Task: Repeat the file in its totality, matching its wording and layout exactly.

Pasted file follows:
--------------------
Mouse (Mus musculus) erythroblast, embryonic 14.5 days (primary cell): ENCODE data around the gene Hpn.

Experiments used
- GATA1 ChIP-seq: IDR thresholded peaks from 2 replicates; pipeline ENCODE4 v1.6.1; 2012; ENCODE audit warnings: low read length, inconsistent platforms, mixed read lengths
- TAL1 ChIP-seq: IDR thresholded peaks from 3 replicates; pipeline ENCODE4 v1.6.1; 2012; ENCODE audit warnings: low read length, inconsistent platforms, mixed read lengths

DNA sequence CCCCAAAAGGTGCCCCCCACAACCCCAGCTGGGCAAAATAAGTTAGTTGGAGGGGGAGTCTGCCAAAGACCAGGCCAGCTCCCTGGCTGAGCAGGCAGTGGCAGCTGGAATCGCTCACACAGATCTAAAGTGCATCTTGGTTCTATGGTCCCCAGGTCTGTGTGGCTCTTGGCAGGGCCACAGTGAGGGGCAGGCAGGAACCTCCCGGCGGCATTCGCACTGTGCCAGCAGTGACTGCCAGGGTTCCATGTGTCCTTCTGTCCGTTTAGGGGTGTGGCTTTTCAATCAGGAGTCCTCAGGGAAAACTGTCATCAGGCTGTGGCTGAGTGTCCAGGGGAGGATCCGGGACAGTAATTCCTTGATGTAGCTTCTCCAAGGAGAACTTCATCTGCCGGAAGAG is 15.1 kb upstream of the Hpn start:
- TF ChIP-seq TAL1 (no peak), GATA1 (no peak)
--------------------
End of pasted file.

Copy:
Mouse (Mus musculus) erythroblast, embryonic 14.5 days (primary cell): ENCODE data around the gene Hpn.

Experiments used
- GATA1 ChIP-seq: IDR thresholded peaks from 2 replicates; pipeline ENCODE4 v1.6.1; 2012; ENCODE audit warnings: low read length, inconsistent platforms, mixed read lengths
- TAL1 ChIP-seq: IDR thresholded peaks from 3 replicates; pipeline ENCODE4 v1.6.1; 2012; ENCODE audit warnings: low read length, inconsistent platforms, mixed read lengths

DNA sequence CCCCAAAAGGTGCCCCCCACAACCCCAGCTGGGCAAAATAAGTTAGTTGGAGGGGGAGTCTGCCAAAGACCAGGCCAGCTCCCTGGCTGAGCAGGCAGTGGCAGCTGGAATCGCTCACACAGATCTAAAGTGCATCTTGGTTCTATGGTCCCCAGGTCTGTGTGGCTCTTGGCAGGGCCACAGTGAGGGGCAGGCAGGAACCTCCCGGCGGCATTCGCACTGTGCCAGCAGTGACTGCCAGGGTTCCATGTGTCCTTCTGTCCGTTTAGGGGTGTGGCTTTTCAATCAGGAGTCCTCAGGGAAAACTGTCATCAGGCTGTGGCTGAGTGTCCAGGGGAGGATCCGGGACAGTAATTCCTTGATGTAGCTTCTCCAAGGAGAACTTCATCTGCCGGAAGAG is 15.1 kb upstream of the Hpn start:
- TF ChIP-seq TAL1 (no peak), GATA1 (no peak)